Under Indiana law, insurance contracts are governed by the same rule of construction as other contracts. In interpreting a written contract, the court will neither extend the coverage provided nor rewrite policy language that is clear and unambiguous. The policy exclusion for intentional loss was clear and unambiguous. Callie intentionally set fire to her home and took criminal responsibility for her actions, placing the Deeters squarely within the policy exclusion.

Rick also argued that the innocent spouse rule does or should apply in this case. He asserts that, because he is an “innocent co-insured spouse,” he should not be barred from recovering under the insurance policy. In Fuston v. National Mut. Ins. Co., 440 N.E.2d 751, 754 (Ind.Ct.App. 1982) the court determined that, where an insurance company had not provided an explicit exclusion for intentional loss by a co-insured, it was possible for the innocent spouse to recover. The Fuston court highlighted the lack of an explicit exclusion in the insurance policy under consideration in that case.

Finding a void in Indiana case law the court of appeal determined that when an insurance company has included an explicit exclusion in its policy to cover loss that results from an intentional act by a co-insured, it will respect the parties’ right to contract and enforce that exclusion. Here, it was clear that Callie and Rick were both listed as an “insured” on the insurance policy, and the policy explicitly stated that it would not cover a loss that resulted from an intentional act of an insured.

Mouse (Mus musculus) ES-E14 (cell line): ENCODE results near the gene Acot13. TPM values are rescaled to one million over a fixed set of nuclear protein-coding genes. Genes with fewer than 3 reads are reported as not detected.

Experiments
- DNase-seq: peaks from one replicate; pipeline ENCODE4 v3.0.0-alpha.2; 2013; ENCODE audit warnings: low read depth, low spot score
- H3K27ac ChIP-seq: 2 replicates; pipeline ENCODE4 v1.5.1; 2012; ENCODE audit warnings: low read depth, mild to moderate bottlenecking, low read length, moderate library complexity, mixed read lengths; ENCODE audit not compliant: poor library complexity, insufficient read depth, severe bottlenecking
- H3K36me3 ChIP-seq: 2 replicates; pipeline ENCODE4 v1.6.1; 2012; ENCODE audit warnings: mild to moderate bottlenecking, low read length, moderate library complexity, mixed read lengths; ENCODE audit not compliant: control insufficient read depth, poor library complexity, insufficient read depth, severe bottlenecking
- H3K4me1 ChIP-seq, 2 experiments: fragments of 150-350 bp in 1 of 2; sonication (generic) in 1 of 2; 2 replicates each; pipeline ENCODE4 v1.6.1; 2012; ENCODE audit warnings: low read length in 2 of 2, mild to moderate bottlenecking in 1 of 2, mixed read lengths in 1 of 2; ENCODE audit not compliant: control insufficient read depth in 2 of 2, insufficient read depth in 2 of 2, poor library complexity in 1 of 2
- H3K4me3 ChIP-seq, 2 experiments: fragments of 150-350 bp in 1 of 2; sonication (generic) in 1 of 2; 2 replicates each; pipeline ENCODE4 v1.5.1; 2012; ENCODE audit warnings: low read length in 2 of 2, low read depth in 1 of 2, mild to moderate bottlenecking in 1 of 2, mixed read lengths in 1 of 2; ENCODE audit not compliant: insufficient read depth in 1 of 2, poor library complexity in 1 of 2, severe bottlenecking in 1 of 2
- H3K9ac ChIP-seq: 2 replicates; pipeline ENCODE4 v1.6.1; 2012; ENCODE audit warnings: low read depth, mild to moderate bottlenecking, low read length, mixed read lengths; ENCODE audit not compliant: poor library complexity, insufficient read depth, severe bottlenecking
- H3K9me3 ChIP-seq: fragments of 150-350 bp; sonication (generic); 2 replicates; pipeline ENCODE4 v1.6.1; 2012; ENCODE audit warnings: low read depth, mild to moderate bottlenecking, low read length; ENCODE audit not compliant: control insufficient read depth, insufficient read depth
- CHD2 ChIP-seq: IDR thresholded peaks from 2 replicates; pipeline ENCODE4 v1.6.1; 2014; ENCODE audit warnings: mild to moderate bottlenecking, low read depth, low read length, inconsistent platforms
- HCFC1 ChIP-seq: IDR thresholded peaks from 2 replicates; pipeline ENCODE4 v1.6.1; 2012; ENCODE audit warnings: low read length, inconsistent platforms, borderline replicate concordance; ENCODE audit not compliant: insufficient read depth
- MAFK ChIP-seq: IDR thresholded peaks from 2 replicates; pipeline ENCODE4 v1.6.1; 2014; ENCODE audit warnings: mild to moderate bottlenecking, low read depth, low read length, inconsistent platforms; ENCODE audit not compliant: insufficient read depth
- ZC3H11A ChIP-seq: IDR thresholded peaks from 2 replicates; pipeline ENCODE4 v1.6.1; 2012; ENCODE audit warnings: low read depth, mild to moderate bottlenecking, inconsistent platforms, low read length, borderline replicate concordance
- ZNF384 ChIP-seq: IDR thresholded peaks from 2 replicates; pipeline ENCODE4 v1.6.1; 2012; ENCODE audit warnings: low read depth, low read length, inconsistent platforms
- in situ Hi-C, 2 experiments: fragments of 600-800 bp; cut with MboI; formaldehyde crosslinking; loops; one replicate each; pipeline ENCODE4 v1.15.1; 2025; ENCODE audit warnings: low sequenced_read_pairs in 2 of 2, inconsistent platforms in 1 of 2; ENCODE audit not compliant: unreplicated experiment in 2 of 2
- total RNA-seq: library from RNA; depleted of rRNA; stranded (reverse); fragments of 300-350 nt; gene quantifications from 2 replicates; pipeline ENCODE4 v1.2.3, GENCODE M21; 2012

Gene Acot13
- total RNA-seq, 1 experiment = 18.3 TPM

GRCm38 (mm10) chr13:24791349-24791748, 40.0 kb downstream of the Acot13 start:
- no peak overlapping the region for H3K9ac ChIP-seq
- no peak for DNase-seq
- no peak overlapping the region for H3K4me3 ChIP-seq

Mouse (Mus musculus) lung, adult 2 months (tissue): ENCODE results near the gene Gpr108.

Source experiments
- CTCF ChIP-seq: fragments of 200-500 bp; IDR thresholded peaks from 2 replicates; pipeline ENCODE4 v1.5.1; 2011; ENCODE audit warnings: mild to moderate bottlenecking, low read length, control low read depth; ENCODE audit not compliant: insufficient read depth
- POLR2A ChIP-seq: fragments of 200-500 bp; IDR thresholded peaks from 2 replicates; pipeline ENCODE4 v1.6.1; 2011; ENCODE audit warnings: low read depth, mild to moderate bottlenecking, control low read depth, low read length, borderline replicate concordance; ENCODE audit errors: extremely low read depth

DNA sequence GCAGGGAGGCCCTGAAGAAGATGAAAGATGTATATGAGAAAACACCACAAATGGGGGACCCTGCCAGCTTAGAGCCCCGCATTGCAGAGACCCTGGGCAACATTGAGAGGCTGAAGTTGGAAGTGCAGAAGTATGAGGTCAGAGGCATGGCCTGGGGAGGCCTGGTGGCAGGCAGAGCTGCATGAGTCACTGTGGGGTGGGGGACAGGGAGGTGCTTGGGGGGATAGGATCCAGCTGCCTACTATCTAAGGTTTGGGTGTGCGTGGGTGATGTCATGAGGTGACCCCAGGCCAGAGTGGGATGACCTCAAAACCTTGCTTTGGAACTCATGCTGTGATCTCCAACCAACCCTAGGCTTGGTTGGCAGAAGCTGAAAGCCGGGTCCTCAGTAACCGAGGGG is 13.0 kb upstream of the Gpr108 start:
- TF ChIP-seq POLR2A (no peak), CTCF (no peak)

The undisputed evidence shows that Callie purposefully and intentionally burnt down her home, and Farmers was within the scope of its contractual rights to deny the Deeters’ insurance claim in accordance with the intentional loss exclusion contained in the policy.


Different states have ruled differently with regard to the claim of an innocent spouse. In this case the policy clearly and unambiguously excluded any loss intentionally set by an insured. Callie and Rick agreed to the contract when they acquired the policy. They knew, or should have known, that if either did anything to intentionally damage the property there would be no coverage. Although Rick was innocent of setting the fire his actions may have precipitated Callie’s anger and he agreed if his spouse intentionally caused damage there would be no coverage. To rule otherwise would allow Rick, and Callie who is still his spouse, to benefit from her intentional conduct.

    By Barry Zalma, Attorney and Consultant

Reprinted with Permission from Zalma on Insurance, (c) 2013, Barry Zalma.

Barry Zalma, Esq., CFE, is a California attorney who limits his practice to consultation regarding insurance coverage, insurance claims handling, insurance bad faith and fraud and acting as a mediator or arbitrator on insurance disputes. Mr. Zalma serves as a consultant and expert almost equally for insurers and policyholders. He founded Zalma Insurance Consultants in 2001 and serves as its only consultant. He recently published the e-books, "Zalma on Rescission in California - 2013"; "Random Thoughts on Insurance" containing posts from this blog; "Zalma on Insurance;" "Murder and Insurance Don't Mix;" “Heads I Win, Tails You Lose — 2011,” “Zalma on Diminution in Value Damages,” “Arson for Profit” and “Zalma on California Claims Regulations,” and others that are available at Zalma Books.

Mr. Zalma can be contacted at Barry Zalma or zalma@zalma.com, and you can access his free "Zalma on Insurance Fraud" newsletter at Zalma’s Insurance Fraud Letter.